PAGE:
Thousands of Pakistani brick-kiln workers borrow money from their employer for essential needs in times of family crisis. These debts keep each family bonded to their brick kiln, with money deducted from their wages to pay the interest on the loan.
From of their position of poverty, it is impossible to pay off their debts, and these can be passed down from generation to generation.
Despised, despairing and trapped, the bonded brick-kiln workers feel like slaves.
Bricks are still made by hand in Pakistan—just as they were in Britain in the 19th century—and those who work in the brick fields are little better than slaves to hard labor. Many of them are Christians and among the poorest of the poor.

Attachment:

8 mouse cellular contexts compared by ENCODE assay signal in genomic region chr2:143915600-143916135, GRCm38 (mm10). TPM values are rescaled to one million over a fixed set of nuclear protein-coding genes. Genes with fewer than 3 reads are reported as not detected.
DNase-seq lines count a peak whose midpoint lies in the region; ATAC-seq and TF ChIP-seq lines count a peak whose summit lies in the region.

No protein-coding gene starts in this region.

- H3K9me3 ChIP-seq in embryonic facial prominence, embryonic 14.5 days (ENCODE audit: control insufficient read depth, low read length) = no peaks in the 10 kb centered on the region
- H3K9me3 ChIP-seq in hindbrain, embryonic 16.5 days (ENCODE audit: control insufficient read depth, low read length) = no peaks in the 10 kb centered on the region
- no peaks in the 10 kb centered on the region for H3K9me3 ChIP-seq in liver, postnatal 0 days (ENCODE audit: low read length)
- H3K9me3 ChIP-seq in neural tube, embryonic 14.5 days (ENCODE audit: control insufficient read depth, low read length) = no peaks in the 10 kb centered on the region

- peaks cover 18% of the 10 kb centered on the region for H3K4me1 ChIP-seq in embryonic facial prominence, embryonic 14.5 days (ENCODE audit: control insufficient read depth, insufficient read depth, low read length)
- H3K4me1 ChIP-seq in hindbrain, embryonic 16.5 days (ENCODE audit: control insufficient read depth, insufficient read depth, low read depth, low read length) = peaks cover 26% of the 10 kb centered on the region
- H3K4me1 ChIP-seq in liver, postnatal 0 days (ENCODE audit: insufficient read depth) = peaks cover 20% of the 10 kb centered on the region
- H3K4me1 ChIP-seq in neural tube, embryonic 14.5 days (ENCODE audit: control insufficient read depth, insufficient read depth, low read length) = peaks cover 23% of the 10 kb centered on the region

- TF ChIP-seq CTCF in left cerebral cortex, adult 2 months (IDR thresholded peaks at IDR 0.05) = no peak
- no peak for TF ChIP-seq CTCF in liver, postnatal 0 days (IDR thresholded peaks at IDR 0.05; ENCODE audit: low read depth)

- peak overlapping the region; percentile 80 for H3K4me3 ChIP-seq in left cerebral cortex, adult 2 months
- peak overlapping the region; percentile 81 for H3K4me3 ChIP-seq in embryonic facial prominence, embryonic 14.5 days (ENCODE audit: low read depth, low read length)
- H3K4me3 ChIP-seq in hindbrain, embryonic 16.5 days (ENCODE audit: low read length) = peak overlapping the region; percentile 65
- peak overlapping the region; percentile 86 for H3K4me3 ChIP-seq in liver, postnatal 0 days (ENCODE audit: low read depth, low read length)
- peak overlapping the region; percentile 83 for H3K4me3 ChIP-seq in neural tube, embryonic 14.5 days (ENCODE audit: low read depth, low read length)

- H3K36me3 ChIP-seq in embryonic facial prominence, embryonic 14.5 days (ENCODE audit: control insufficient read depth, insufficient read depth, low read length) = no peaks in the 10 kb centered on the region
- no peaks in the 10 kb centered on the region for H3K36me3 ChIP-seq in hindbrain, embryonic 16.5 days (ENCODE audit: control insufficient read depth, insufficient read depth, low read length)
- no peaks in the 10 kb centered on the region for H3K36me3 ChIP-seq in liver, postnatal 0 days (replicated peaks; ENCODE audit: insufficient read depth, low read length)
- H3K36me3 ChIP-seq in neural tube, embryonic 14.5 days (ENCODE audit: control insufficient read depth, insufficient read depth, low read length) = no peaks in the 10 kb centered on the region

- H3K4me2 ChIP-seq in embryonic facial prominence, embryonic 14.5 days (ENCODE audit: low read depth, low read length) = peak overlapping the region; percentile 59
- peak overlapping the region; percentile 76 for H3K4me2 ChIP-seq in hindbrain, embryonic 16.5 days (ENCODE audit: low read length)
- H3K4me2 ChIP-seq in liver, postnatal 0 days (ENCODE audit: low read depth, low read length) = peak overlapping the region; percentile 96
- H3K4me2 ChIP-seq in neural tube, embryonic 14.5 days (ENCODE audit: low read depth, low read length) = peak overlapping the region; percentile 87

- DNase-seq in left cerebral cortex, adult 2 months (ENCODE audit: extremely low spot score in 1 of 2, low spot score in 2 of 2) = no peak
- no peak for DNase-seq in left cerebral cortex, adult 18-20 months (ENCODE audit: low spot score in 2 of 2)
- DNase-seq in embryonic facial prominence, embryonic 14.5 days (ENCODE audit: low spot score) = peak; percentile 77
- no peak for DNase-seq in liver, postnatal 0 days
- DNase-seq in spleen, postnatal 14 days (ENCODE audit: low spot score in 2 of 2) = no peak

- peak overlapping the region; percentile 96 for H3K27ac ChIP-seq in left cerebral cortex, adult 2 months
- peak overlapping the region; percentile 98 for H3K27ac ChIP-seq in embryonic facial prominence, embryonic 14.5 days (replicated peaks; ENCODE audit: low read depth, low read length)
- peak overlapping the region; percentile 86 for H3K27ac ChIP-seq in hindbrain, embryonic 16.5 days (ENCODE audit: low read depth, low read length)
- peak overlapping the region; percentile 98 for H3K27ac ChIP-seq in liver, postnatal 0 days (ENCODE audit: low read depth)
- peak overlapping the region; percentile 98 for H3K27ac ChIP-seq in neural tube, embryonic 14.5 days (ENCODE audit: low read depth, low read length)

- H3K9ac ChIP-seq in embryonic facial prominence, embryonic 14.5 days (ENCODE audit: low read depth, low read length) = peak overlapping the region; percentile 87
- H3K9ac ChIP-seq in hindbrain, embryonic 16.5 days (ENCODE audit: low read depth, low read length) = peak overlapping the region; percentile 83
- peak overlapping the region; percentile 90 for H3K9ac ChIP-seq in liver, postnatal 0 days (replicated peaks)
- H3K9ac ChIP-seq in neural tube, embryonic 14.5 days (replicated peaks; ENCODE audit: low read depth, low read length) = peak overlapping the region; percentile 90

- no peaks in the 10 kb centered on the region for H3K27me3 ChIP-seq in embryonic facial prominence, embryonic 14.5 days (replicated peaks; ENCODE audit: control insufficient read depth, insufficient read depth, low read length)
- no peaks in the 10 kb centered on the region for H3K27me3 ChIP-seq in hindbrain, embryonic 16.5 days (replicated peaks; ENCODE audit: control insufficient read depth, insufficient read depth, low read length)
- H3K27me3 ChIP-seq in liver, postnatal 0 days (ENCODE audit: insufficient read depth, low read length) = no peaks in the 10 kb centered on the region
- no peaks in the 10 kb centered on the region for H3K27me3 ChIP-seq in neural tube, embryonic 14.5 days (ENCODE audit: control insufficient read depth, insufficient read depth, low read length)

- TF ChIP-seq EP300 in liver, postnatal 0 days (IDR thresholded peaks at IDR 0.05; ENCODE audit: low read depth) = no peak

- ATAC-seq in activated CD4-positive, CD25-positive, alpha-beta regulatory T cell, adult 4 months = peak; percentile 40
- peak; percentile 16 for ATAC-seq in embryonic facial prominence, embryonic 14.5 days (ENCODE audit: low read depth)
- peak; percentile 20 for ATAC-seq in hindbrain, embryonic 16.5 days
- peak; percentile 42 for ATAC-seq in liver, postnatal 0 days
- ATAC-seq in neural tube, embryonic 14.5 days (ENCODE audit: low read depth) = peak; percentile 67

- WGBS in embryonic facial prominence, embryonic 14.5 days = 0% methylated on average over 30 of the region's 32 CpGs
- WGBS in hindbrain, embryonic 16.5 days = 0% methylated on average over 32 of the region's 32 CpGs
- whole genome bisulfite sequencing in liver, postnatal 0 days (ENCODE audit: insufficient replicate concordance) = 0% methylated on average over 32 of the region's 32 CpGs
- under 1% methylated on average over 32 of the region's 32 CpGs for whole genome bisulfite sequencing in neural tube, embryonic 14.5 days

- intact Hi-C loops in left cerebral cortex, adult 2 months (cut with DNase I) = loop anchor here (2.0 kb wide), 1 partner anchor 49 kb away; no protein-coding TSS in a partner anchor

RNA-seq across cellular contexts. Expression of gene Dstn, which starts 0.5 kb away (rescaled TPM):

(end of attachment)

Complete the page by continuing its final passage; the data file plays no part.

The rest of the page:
Brick-kiln laborers, even children, work long hours in back-breaking, dangerous conditions.
Whole families—even small children—work all day to make bricks by hand. From before dawn, and in the blistering heat of the sun, they then stack the bricks to be baked in huge mud ovens. If they manage to make 1,000 bricks a day they receive about £2 / $3. Demeaning work for pitiful rewards.
As bricks cannot be made during the rainy season, most workers are deep in debt to the manager, who is eager to advance them small loans that bind them to the kiln for life. It is a cruel form of slavery from which they can never escape. “If I could pay my debt,” said one worker, “I would run away from here.” To escape is to invite swift and sometimes violent revenge from the kiln owner.
The author is from Pakistan and wishes to remain anonymous
Photo: Two children working in a brick-kiln